Apollo Jumps Into Second-Hand Credit Stakes With $1 Billion Fund
(Bloomberg) -- Apollo Global Management Inc. is venturing into its first new business line since announcing the merger with insurance offshoot Athene Holding Ltd. last month.
The investing giant is launching a $1 billion credit-secondaries business led by its insurance clients, to invest in second-hand stakes in credit funds. A boom in the private-debt market has attracted investors amid low rates, enlivening what was once a niche world of finance. Now Apollo is looking for a surge in secondary deals, which allow investors like pension funds and endowments to trade out of their positions in longer-term vehicles that invest in these markets.
“This is another reason when one thinks about the industrial logic behind the Apollo and Athene merger,” Jim Zelter, co-president of Apollo, said in an interview. “If you can create a credit-secondaries product for those types of balance sheets, it’s very effective.”
Secondaries transactions are driven by investors seeking to offload stakes early in otherwise illiquid funds, offering an attractive entry-point for firms like Apollo looking to snap up holdings. Such deals allow for institutional investors to readjust portfolios and draw on cash when needed.
The private-debt market has seen explosive growth in the last decade, jumping to nearly $1 trillion. While Wall Street prepared for a corresponding ramp-up in secondaries deals, that has yet to materialize. Such transactions remain more popular in private equity.
“On the private equity side, this secondary business has become a massive business really over the last 20 years,” said Scott Kleinman, who shares the president’s role with Zelter. “There’s virtually none of that happening right now in scale, certainly not institutionalized on the credit side because the growth of private credit funds has really only happened in the last five to seven years.”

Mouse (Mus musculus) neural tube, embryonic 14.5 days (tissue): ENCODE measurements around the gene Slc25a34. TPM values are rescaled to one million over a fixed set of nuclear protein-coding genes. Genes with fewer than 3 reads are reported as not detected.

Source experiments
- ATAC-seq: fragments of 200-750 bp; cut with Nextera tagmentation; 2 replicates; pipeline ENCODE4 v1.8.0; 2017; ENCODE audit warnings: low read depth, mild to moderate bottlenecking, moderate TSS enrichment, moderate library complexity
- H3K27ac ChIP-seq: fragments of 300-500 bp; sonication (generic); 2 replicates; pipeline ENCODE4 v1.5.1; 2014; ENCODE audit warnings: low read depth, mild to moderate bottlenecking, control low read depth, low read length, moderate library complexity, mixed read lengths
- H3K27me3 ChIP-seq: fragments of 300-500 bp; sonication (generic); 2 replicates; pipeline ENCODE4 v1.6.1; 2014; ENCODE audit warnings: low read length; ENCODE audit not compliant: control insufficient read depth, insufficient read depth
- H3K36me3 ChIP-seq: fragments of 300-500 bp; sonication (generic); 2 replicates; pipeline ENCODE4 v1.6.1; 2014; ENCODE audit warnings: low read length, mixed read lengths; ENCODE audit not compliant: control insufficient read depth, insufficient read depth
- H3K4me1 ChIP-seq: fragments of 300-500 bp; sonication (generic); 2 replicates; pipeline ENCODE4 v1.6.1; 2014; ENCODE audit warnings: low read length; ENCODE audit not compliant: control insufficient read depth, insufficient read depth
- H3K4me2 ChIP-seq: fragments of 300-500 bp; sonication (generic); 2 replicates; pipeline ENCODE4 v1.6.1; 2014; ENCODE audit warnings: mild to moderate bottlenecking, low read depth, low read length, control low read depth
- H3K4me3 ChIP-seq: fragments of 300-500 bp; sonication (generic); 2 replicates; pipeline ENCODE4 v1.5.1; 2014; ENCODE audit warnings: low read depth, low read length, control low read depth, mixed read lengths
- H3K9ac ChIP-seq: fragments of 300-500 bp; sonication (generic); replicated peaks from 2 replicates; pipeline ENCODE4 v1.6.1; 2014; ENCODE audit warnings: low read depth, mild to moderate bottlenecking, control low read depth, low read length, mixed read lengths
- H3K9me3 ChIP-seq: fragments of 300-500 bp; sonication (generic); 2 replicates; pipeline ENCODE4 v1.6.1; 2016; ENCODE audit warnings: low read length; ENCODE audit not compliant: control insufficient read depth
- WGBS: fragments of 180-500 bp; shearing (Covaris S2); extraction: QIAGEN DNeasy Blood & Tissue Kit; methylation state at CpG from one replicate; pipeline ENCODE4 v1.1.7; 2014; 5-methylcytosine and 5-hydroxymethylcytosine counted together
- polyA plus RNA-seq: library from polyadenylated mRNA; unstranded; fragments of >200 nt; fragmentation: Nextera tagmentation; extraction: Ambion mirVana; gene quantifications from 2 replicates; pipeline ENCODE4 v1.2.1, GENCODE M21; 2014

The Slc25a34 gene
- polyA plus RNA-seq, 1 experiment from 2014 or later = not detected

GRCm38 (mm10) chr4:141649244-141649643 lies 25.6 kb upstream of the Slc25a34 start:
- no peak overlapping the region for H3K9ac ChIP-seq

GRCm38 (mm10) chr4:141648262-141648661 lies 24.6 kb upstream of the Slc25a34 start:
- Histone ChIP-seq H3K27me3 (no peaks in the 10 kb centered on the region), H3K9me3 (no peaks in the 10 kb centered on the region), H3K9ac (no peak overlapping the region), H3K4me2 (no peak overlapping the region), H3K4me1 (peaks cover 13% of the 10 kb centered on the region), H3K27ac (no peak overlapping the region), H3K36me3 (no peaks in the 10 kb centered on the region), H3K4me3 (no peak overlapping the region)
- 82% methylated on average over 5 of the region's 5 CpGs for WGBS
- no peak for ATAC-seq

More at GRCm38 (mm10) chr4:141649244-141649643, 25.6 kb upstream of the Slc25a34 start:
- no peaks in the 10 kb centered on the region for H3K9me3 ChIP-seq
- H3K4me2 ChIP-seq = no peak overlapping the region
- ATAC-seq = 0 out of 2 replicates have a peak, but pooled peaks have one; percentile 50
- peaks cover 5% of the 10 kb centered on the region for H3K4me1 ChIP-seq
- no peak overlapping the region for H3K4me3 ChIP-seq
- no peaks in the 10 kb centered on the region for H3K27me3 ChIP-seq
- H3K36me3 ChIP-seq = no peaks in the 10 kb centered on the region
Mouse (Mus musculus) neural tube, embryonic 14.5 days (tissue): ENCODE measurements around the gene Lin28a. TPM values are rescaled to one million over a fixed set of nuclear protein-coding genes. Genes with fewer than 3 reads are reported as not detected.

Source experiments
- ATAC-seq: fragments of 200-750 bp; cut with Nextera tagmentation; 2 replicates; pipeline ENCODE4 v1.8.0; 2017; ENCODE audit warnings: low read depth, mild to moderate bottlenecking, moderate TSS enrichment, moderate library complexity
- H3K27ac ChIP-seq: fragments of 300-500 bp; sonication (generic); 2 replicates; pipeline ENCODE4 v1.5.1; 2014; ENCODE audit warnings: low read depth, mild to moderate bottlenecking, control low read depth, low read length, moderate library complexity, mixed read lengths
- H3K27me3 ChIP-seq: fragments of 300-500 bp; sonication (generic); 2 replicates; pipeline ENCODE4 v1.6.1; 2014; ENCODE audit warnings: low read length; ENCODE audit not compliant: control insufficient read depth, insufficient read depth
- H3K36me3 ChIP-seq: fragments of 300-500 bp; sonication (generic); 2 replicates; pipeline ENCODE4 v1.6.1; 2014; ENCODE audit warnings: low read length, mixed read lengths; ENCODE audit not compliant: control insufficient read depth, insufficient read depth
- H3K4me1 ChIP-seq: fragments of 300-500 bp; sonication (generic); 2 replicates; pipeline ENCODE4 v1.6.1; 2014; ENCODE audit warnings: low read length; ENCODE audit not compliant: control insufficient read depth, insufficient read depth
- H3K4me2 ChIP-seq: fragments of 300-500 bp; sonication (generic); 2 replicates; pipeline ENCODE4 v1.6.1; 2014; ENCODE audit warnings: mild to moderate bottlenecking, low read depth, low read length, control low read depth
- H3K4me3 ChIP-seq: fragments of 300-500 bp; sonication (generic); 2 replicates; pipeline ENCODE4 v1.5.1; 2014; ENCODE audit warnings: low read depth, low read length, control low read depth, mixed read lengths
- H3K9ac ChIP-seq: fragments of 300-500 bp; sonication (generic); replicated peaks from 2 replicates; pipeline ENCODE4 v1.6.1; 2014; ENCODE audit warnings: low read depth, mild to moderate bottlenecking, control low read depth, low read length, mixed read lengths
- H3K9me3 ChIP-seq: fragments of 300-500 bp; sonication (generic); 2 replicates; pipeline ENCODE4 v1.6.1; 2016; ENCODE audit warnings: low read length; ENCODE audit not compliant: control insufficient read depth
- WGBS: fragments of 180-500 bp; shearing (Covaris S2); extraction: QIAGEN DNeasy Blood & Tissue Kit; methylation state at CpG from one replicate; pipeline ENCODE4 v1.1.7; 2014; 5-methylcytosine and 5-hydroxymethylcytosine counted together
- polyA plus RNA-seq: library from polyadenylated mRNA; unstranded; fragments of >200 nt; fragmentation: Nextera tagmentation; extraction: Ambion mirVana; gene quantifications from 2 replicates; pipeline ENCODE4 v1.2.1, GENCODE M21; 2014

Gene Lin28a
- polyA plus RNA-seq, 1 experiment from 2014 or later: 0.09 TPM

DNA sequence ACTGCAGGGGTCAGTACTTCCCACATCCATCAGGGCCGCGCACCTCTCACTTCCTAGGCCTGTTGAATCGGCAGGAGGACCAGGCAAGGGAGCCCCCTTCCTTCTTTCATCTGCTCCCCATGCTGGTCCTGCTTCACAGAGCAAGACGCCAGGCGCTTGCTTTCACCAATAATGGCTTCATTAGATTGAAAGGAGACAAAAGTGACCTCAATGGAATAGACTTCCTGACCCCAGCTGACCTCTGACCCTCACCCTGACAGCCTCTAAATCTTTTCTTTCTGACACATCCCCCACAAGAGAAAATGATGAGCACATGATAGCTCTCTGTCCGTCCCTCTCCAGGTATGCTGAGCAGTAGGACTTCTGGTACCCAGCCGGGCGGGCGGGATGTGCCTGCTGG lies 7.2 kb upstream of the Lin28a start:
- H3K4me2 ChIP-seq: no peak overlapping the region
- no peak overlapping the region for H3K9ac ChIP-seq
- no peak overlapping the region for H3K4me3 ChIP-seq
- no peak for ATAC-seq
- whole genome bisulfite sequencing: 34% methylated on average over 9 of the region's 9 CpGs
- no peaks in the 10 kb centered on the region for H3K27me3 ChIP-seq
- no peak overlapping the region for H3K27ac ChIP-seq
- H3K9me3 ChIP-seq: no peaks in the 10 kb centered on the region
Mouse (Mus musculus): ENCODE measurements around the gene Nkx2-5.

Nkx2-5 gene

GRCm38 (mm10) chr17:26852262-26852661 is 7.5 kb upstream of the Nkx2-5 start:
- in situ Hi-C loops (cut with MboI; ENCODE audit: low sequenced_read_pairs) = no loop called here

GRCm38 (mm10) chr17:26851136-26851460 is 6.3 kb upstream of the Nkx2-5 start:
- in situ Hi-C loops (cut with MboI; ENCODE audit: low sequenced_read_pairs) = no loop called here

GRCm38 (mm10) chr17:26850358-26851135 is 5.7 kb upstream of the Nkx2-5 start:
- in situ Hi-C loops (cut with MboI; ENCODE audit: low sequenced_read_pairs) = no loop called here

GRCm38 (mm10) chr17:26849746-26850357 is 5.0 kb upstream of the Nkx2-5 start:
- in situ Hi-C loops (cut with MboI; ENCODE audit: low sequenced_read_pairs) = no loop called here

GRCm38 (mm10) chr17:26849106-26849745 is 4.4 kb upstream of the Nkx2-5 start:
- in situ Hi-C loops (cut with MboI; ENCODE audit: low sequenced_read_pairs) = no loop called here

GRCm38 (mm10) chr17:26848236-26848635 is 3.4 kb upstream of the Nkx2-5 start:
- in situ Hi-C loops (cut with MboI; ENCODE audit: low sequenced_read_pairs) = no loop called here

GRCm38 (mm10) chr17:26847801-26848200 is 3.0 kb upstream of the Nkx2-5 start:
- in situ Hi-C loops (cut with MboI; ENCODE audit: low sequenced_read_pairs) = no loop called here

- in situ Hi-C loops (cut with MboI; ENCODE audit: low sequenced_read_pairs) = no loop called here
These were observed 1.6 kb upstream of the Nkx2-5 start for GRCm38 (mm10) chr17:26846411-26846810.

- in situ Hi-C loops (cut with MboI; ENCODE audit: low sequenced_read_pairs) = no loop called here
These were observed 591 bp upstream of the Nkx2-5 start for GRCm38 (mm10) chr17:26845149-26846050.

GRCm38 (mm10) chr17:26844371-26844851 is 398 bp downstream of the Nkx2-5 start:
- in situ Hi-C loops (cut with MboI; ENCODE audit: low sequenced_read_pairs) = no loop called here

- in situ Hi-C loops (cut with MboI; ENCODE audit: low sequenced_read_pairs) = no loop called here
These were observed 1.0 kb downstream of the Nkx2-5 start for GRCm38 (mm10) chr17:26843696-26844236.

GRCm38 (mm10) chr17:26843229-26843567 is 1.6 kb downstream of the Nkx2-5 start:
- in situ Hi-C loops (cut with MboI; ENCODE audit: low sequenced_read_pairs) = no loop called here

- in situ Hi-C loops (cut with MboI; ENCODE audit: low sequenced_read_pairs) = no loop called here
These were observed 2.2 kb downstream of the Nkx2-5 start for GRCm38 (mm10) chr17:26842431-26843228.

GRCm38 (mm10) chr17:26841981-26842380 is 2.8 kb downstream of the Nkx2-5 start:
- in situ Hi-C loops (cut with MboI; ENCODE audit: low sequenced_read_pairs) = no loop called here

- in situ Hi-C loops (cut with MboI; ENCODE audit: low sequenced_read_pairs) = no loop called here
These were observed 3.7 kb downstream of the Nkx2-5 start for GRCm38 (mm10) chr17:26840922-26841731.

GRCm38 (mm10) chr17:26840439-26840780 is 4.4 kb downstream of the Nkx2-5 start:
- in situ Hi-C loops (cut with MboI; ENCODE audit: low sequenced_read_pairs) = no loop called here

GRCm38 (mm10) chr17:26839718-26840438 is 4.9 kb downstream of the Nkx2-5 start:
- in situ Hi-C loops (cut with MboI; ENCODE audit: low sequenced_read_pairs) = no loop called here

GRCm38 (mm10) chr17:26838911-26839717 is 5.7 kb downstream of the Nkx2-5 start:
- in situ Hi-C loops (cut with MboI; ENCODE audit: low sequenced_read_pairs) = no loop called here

Within private credit, Zelter estimated that only a few billion dollars traded in the secondary market last year despite the growth in overall private debt
“Our suspicion is that percentage of the market will increase as well as the underlying growth of private-credit allocations,” he said. “It’s inevitably going to be a very large market.”
Apollo is also turning its focus to is what’s known as the GP solutions business-- allowing owners in an investment fund to turn to the market as a way to hold onto a company while providing an exit strategy for the investors who want out. “This is a segment of the market that’s growing pretty dramatically,” Kleinman said.
The duo said the firm plans to raise dedicated funds to cater to the two-pronged approach, and will be making new hires. The pair was elevated to the role of president in 2018, marking out the next generation of leaders at the firm behind its founders.
Last week, Apollo’s middle-market lending arm, MidCap Financial, raised more than $800 million from global investors to cater to the growing demand for private debt, a typically illiquid asset class that offers up a shot at higher returns.
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